What should we keep from our loan closing documents?

Question of the week: What should we keep from our loan closing documents?

Answer: Because our industry is very paper oriented, lots of paper oriented, this is a question that primarily comes from minimalists.

The IRS suggests keeping tax records for three years, or two years after you have paid your taxes, whichever is later. In some cases, they suggest you retain records for seven years. (IRS on record retention)

However, depending on the transaction for your mortgage you may want to retain some of the records longer.

To make sure we are clear, the documents we are discussing are forms from your loan application and closing. Not the statements, paystubs, tax documents you provided the lender, but the documents and forms provided to you by the lender, title company and escrow company.

As part of your mortgage transactions, either purchase or refinance, you will receive from the County Recorder where the property is located original copies of any Deeds that have been recorded.

It is very important that you keep all recorded deeds. As well, if you refinance or payoff a mortgage the recorded reconveyance which is filed by lenders when a mortgage is paid off—this instrument removes the mortgage from your property as a lien.

Back to application and closing documents.

For application documents, I can see no reason to retain any of them once the mortgage closes. These can, and should be, disposed of properly. *

For closing documents, I suggest you retain copies of the deeds, at least until you receive the originals from the recorder, and your closing statement from escrow which details the terms of the transaction and amounts you paid and/or received as part of the transaction, for tax preparation for the year of the transaction. Per the IRS you should retain the closing statement for a minimum of three years.

As well, you should retain a copy of the Note, which details the terms of your mortgage, for as long as you have the mortgage. Most lenders will provide a copy of your Note; however, it may take a while to get a copy if needed, and if your mortgage servicing is sold or transferred the document may get lost in transition.

If you close on a Home Equity Line of Credit, HELOC, I recommend you retain the Credit Agreement, which also details the terms. Should your refinance later and wish to retain your HELOC the refinancing lender will want a copy of this document.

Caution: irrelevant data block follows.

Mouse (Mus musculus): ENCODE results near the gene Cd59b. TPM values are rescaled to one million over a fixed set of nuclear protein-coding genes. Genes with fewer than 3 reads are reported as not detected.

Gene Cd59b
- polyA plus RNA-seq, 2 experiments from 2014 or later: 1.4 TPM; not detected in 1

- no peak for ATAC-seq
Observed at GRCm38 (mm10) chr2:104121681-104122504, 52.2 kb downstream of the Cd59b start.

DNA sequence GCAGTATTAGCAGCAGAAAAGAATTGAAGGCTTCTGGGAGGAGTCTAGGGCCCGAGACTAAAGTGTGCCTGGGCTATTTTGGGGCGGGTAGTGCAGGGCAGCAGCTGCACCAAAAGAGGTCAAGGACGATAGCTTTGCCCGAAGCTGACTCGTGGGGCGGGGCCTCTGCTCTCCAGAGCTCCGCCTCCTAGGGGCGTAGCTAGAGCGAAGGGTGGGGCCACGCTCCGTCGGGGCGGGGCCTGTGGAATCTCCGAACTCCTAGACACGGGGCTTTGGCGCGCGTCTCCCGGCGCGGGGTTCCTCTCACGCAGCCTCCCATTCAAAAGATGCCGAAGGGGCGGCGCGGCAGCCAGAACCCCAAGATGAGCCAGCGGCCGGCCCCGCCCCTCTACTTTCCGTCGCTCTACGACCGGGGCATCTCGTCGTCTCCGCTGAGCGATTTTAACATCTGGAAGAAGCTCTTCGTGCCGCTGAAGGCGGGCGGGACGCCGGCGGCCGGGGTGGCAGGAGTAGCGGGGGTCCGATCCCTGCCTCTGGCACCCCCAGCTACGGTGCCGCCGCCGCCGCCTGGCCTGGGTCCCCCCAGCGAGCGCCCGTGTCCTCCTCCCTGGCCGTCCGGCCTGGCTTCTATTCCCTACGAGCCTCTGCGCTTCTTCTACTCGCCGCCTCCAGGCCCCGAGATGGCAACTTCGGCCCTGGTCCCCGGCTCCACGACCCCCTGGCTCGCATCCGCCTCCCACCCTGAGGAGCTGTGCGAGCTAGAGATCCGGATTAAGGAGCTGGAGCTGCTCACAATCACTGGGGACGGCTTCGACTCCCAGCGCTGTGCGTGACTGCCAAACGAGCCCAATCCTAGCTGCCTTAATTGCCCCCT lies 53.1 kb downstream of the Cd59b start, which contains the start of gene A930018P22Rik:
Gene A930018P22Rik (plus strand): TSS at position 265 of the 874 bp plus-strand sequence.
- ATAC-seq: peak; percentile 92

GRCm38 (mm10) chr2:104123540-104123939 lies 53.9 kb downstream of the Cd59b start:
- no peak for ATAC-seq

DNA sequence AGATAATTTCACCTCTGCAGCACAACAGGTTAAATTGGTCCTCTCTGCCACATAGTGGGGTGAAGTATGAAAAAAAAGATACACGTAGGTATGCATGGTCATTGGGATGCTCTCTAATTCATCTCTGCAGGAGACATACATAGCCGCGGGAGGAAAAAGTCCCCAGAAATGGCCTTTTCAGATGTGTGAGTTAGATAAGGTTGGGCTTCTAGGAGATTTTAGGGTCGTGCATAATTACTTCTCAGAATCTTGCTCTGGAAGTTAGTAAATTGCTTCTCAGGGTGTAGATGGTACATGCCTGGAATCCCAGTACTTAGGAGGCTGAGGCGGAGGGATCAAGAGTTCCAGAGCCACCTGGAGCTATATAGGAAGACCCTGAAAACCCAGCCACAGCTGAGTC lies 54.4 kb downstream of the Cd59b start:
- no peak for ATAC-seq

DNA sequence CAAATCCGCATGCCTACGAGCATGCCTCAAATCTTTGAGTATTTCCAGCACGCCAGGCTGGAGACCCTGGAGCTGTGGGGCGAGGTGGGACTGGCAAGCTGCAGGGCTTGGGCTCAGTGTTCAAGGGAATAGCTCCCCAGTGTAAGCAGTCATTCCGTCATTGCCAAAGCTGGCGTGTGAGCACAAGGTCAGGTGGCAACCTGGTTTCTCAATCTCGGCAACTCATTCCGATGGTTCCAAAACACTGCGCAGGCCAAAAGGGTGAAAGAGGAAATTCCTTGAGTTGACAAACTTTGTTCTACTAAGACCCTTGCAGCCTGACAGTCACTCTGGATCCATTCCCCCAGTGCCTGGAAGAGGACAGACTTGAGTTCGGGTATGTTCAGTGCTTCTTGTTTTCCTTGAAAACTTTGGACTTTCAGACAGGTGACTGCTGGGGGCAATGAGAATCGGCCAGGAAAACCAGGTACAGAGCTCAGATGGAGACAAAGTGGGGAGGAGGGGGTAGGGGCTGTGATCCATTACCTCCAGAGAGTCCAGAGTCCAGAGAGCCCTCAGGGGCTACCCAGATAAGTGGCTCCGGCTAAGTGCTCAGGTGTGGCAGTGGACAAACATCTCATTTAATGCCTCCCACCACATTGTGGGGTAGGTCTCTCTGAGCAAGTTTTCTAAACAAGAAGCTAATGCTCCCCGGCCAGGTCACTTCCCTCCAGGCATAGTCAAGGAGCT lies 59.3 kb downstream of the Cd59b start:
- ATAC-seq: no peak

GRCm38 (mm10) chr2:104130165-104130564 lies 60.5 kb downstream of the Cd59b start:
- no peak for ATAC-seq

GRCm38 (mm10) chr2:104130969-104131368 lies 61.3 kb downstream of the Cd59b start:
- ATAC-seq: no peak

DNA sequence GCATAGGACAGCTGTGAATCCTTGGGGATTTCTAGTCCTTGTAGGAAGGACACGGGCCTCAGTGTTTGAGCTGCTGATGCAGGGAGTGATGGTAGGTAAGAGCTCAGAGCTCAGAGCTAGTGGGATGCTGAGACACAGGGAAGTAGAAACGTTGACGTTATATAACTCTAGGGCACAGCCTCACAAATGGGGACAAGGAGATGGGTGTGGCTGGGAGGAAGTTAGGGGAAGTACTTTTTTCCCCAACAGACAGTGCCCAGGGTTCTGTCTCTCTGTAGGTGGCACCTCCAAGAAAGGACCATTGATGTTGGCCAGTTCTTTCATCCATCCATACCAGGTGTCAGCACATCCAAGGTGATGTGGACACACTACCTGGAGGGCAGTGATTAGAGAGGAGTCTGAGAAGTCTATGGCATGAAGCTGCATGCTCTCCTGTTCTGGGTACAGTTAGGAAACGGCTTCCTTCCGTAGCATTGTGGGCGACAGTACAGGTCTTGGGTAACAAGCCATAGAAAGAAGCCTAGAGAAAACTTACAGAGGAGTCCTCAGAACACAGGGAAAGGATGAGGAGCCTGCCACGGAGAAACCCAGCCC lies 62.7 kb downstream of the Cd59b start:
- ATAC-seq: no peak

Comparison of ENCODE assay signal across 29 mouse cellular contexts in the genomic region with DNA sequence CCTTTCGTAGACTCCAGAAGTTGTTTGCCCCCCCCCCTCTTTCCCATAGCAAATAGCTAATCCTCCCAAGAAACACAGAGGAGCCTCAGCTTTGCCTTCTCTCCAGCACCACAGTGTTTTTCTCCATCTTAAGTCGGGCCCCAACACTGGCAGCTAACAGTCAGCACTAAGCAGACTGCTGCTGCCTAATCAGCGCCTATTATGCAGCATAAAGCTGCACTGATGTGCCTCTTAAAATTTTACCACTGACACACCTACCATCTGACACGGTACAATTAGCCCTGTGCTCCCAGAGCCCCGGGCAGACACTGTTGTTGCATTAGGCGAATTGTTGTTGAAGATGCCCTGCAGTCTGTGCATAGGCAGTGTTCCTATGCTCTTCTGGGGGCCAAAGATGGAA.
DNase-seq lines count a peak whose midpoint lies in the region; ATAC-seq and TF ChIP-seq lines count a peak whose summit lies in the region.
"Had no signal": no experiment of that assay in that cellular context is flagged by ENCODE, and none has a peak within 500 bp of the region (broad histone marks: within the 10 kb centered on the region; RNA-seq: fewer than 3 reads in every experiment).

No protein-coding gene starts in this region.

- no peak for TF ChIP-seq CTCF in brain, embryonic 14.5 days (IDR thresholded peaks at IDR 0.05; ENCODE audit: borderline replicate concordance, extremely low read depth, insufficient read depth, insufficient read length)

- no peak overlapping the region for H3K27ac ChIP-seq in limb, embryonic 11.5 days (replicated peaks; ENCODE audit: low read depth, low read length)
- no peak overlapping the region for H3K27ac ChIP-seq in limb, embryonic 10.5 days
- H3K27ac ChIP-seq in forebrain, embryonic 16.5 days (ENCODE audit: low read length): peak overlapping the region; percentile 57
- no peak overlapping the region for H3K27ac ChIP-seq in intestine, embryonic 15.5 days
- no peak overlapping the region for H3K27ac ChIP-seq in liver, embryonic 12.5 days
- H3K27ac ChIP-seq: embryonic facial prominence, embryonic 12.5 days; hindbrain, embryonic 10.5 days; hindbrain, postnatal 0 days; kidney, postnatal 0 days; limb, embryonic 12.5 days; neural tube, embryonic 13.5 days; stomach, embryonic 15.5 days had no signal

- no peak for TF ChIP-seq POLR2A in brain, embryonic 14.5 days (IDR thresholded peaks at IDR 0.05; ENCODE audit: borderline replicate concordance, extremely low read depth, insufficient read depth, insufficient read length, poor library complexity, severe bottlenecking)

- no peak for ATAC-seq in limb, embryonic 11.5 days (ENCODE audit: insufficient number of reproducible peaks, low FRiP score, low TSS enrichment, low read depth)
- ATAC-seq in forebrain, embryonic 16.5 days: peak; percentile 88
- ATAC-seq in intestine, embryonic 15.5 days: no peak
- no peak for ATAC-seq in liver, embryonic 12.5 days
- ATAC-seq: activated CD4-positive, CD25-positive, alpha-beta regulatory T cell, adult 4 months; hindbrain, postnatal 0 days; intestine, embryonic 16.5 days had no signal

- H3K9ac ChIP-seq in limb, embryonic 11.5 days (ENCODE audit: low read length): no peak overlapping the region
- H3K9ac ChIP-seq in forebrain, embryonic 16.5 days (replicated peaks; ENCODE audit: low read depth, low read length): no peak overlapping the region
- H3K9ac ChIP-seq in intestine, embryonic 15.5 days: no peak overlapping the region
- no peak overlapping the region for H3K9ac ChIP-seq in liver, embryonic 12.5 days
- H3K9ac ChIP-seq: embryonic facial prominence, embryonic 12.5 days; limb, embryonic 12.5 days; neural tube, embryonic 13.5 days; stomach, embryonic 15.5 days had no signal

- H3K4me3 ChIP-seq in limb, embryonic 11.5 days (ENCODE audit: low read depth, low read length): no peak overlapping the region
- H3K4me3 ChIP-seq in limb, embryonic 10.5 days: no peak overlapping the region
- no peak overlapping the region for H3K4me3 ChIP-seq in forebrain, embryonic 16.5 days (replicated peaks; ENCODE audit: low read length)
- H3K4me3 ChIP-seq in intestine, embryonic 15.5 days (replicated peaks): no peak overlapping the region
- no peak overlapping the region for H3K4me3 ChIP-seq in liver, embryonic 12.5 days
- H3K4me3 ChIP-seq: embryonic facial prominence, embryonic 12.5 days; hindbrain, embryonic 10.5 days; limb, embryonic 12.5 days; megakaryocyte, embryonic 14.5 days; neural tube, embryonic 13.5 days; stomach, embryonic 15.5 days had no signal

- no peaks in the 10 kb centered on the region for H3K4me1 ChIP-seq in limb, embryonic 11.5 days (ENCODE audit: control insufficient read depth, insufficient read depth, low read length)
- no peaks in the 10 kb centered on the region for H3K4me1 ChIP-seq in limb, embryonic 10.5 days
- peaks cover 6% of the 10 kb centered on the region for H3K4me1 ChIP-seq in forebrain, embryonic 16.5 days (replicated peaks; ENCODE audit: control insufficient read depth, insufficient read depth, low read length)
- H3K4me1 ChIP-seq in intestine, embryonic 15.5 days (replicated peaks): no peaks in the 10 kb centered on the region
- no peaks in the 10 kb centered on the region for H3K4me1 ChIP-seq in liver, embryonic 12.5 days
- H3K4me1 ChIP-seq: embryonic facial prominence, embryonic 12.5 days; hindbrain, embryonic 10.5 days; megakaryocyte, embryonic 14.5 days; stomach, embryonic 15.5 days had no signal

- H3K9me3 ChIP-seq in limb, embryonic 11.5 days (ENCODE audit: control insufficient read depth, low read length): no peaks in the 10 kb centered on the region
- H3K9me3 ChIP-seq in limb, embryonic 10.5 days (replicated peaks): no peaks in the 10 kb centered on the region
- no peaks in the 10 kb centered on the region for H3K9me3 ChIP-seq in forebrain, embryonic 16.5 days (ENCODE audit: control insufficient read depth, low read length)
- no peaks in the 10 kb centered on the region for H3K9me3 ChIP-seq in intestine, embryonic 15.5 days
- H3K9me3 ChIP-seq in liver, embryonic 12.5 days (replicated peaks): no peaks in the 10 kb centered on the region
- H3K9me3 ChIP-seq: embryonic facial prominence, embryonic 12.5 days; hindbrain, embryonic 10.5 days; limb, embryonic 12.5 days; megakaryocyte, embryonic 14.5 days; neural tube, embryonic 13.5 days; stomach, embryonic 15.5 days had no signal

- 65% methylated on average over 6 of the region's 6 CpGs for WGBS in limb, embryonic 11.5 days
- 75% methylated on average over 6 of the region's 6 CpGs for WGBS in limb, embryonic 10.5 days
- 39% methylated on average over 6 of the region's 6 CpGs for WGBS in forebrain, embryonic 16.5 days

With the ability to store and retain records electronically many people are less willing to retain paper records. If you transfer your application and closing documents to electronic records make sure they are securely backed up.

A quick recap, from the application forms and documents I see no reason to retain any of them. From your final closing documents, I suggest you retain the final closing statement as well as the Note and any recorded deeds.

*For proper disposal please shred all personal and financial information. I recommend every home have a small shredder. As well, see the final section for an opportunity to dispose of your records, provided you are met the IRS timing requirements.

Have a question? Ask me!

Rates for Friday April 23, 2021:  Rates lean a bit lower this Friday, and we may see a dip next week, as investors have been going in and out of equities depending on what the rumors are from Washington for changes to the tax code—most importantly the proposals being batted about for capital gains taxes. Investors contemplating which will have more impact on returns, inflation from the trillions coming from Washington, or slowdown caused by reduced transfer of assets from dramatic increase in taxes on these transactions. Indecision such as this usually benefits lower rates.


30 year conforming                                         2.75%   Flat

30 year high-balance conforming                   2.875%  Flat

Please note that these are base rates and adjustments may be added for condominiums, refinances, credit scores, loan to value, no impound account and period rate is locked. Rates are based on 20% down with 740 FICO score for purchase mortgages.

Where do you keep your files and documents that need to be destroyed? In boxes in the garage? File cabinets in your office or spare bedroom? Garbage bags in the garage? How would you like to get rid of these piles, stacks and boxes, safely and securely?

This Sunday, April 25th,  I am co-hosting with Koh Realty Group a shredding event from 100:00 – 1:00. The address is 5222 E Los Altos Plaza, Long Beach.

Remember, three years retention for tax documents, if you have any older documents taking up room in your house that you have been wanting to securely destroy, come see us on Sunday!

Have a great week,


Past Weekly Rate & Market Updates can be found on my blog page at my website www.DennisCSmith.com/my-blog